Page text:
In 1595, with assistance from Amsterdam publisher Cornelis Claesz, who specialised in shipping, geography and travels, Jan Huyghens wrote Reys-gheschrift vande navigatien der Portugaloysers in Orienten (Travel Accounts of Portuguese Navigation in the Orient). This work contains a large number of sailing directions, not only for shipping between Portugal and the East Indies colonies, but also between India, China and Japan. In the same year, he married Reynu Meynertsdr. Seymens of Enkhuizen, at the time of their marriage "already four months pregnant by her intended second husband....At the time of her courtship Reynu Seymens was thirty-one and a mother of three. Her lover's voyaging career may well have hastened their consummation."[3]

Jan Huyghen also wrote two other books, Beschryvinghe van de gantsche custe van Guinea, Manicongo, Angola ende tegen over de Cabo de S. Augustijn in Brasilien, de eyghenschappen des gheheelen Oceanische Zees (Description of the Entire Coast of Guinea, Manicongo, Angola and across to the Cabo de St. Augustus in Brazil, the Characteristics of the Entire Atlantic Ocean) in 1597, and Itinerario: Voyage ofte schipvaert van Jan Huyghen van Linschoten naer Oost ofte Portugaels Indien, 1579-1592 [2] (Travel account of the voyage of the sailor Jan Huyghen van Linschoten to the Portuguese East India) in 1596. Interestingly, "the frontispiece of the first edition [was] pirated [from] the engraving from (of all things) a work celebrating the campaigns of a Spanish general and printed...up as the Dutch hero" by his publisher Joost Gillis Saeghman.[4] The map published in this book, Exacta & accurata delinatio… regionibus China, Cauchinchina, Camboja, sive Champa, Syao, Malacca, Arracan & Pegu, was prepared by Petrus Plancius.[5]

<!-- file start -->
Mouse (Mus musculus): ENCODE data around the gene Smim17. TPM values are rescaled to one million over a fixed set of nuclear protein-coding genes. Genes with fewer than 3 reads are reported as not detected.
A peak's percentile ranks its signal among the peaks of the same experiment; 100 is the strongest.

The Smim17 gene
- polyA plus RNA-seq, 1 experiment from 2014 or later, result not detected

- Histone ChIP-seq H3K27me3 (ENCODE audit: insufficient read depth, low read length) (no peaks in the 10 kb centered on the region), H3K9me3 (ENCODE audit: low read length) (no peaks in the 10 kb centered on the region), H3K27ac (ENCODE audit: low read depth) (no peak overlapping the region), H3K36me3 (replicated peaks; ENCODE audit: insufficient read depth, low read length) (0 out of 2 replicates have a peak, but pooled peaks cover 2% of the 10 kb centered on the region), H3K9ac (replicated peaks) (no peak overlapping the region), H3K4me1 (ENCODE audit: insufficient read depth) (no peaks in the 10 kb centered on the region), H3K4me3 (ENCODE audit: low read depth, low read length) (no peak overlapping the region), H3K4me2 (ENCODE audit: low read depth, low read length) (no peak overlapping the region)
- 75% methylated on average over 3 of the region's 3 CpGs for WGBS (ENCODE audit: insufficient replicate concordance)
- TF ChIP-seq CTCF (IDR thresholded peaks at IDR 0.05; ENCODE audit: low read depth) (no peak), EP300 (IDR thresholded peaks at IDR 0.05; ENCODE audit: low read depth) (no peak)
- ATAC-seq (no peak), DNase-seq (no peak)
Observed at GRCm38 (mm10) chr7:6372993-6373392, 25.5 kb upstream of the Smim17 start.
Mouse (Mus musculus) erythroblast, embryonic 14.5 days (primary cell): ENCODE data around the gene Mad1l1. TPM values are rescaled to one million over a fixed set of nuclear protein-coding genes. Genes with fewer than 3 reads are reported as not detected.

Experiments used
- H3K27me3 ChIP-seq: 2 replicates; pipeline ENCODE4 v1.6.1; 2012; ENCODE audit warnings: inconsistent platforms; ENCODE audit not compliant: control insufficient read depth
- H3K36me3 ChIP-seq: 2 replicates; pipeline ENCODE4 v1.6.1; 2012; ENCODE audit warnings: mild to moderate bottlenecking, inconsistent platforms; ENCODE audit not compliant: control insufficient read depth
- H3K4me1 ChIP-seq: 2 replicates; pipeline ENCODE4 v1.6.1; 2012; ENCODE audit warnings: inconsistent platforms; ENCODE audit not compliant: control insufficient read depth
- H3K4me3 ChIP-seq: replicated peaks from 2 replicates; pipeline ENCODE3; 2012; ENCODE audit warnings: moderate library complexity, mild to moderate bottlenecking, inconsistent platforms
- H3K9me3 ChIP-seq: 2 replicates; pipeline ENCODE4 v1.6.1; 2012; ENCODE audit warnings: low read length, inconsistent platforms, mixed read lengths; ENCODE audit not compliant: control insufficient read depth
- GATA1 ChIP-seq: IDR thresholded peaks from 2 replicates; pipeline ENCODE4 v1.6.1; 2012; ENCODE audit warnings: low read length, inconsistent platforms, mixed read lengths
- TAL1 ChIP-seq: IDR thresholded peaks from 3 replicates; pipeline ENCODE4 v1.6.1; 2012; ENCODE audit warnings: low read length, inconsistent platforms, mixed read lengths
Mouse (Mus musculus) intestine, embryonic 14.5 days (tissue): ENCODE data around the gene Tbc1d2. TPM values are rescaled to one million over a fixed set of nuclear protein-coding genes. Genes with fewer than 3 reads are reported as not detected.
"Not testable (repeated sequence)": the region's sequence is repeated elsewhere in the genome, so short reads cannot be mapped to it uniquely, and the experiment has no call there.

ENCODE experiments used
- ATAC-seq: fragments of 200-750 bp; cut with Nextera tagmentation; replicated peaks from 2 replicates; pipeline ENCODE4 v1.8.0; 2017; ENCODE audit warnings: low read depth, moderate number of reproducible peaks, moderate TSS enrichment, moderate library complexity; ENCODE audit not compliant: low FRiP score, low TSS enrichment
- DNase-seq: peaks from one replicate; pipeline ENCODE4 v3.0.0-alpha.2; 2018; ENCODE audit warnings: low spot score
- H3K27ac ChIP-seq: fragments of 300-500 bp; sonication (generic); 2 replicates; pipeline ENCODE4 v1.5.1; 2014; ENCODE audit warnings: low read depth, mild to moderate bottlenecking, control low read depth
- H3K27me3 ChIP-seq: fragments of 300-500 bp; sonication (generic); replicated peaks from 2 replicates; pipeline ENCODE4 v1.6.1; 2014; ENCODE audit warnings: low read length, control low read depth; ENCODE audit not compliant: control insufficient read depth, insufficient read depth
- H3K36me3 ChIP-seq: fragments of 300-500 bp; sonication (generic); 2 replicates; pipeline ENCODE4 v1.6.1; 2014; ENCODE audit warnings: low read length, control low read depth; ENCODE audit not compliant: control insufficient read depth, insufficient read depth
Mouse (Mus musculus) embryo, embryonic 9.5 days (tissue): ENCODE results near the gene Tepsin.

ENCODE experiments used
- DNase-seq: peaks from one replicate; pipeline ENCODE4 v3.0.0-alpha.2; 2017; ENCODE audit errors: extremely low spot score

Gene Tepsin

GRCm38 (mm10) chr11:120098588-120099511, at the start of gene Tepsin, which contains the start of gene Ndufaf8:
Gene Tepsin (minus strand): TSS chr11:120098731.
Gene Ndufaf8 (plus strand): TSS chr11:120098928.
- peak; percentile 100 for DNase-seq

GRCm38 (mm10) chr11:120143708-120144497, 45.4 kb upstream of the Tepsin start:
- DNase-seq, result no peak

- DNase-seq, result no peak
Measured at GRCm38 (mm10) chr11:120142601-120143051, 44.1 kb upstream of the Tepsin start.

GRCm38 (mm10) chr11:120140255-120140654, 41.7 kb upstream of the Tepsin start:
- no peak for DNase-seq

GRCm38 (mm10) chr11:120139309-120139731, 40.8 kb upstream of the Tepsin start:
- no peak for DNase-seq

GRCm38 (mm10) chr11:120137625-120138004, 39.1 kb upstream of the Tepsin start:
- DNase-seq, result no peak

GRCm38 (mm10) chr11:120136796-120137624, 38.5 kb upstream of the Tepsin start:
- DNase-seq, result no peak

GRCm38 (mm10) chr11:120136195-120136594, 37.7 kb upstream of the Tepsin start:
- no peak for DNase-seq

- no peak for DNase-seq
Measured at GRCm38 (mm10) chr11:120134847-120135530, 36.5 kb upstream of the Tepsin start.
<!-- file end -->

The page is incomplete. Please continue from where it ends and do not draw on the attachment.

An English text edition of the Itinerario was published in London in 1598, entitled Iohn Huighen van Linschoten his Discours of Voyages into ye Easte & West Indies. A German edition was also printed the same year.

In addition to detailed maps of these places, Linschoten also provided the geographic ‘key’ to unlocking the Portuguese grip on passage through the Malacca Strait; he suggested approaching the East Indies from the south of Sumatra through the Sunda Strait, thereby minimizing the danger of Portuguese attention.

Linschoten died in Enkhuizen.

Linschoten Society[edit]

A Linschoten Society was founded in 1908 to publish rare or unpublished Dutch travel accounts of voyages, journeys by land, and descriptions of countries and survives today at the Amsterdam Ship Museum.

Linschoten Award[edit]

Business excellence award granted by ABN-AMRO bank of The Netherlands. The 2007 Jan Huygen van Linschoten award was won by the Netherlands based creative firm OMA for its successful entrance and maintenance in emerging markets such as China, Kazakhstan and amongst others the United Arab Emirates. The award honors innovative international practice, the ability to compete with the best in their particular field and excellent financial management. OMA is active in more than 35 countries and has achieved enormous international growth over the last seven years.


In addition to the original Dutch editions of the Itinerario, there was an English translation in 1598, a German translation in 1598, a Latin translation (in Frankfurt, 1599), another Latin translation (in Amsterdam, 1599) and a French translation (1610).[6]

See also[edit]


  1. ^ Synge 1912, p.258
  2. ^ ULT 2009, web
  3. ^ Simon Schama, The Embarrassment of Riches: An Interpretation of Dutch Culture in the Golden Age. New York: Vintage Books, 1987, p. 438.
  4. ^ Schama, p. 28.
  5. ^ Leo Bagrow, History of Cartography, revised and enlarged by R. A. Skelton, London, Watts, 1964, p.265. Exacta & accurata delinatio cum orarum maritimarum tum etiam locorum terrestrium quæ in regionibus China, Cauchinchina, Camboja, sive Champa, Syao, Malacca, Arracan & Pegu; Cornelis Koeman, Jan Huygen Van Linschoten, Coimbra, Universidade de Coimbra Biblioteca Geral 1, 1984, Centro de Estudos de Historia e Cartografia, Vol. 153, pp. 39-41. Also in Revista da Universidade de Coimbra, vol.32, 1985, pp.27-47.
  6. ^ For a list of the various editions, see Koeman (1985: p.41f.)

Additional reading[edit]